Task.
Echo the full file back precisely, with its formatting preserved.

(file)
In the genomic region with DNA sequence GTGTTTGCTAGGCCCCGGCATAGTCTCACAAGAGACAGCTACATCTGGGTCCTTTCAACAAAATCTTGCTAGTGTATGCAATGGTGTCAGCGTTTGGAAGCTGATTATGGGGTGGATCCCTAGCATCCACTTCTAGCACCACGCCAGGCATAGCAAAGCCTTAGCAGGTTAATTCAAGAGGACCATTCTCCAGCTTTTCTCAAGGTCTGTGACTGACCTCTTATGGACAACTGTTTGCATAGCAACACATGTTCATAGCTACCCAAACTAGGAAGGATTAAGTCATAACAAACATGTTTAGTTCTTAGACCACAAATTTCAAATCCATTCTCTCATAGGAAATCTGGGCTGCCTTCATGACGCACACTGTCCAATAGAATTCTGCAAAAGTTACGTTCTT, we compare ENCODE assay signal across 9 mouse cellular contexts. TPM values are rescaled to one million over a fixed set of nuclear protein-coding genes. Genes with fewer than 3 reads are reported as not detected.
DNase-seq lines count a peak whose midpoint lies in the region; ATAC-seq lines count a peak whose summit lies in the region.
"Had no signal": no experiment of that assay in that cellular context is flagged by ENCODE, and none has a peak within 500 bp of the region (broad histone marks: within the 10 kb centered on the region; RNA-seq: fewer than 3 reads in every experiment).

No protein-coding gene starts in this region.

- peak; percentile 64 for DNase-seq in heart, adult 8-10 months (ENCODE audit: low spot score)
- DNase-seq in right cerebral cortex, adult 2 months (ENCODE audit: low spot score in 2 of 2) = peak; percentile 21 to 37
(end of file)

In the genomic region with DNA sequence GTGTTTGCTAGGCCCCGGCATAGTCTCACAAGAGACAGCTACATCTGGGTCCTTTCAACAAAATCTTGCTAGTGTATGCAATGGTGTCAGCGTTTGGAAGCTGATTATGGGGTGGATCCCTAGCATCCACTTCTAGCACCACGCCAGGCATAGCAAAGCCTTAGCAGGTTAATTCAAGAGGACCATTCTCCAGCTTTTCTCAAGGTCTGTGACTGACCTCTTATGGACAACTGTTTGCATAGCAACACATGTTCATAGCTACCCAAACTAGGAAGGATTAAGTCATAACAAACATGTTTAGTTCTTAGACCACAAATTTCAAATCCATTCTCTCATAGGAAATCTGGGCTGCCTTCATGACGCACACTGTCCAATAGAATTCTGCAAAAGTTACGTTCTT, we compare ENCODE assay signal across 9 mouse cellular contexts. TPM values are rescaled to one million over a fixed set of nuclear protein-coding genes. Genes with fewer than 3 reads are reported as not detected.
DNase-seq lines count a peak whose midpoint lies in the region; ATAC-seq lines count a peak whose summit lies in the region.
"Had no signal": no experiment of that assay in that cellular context is flagged by ENCODE, and none has a peak within 500 bp of the region (broad histone marks: within the 10 kb centered on the region; RNA-seq: fewer than 3 reads in every experiment).

No protein-coding gene starts in this region.

- peak; percentile 64 for DNase-seq in heart, adult 8-10 months (ENCODE audit: low spot score)
- DNase-seq in right cerebral cortex, adult 2 months (ENCODE audit: low spot score in 2 of 2) = peak; percentile 21 to 37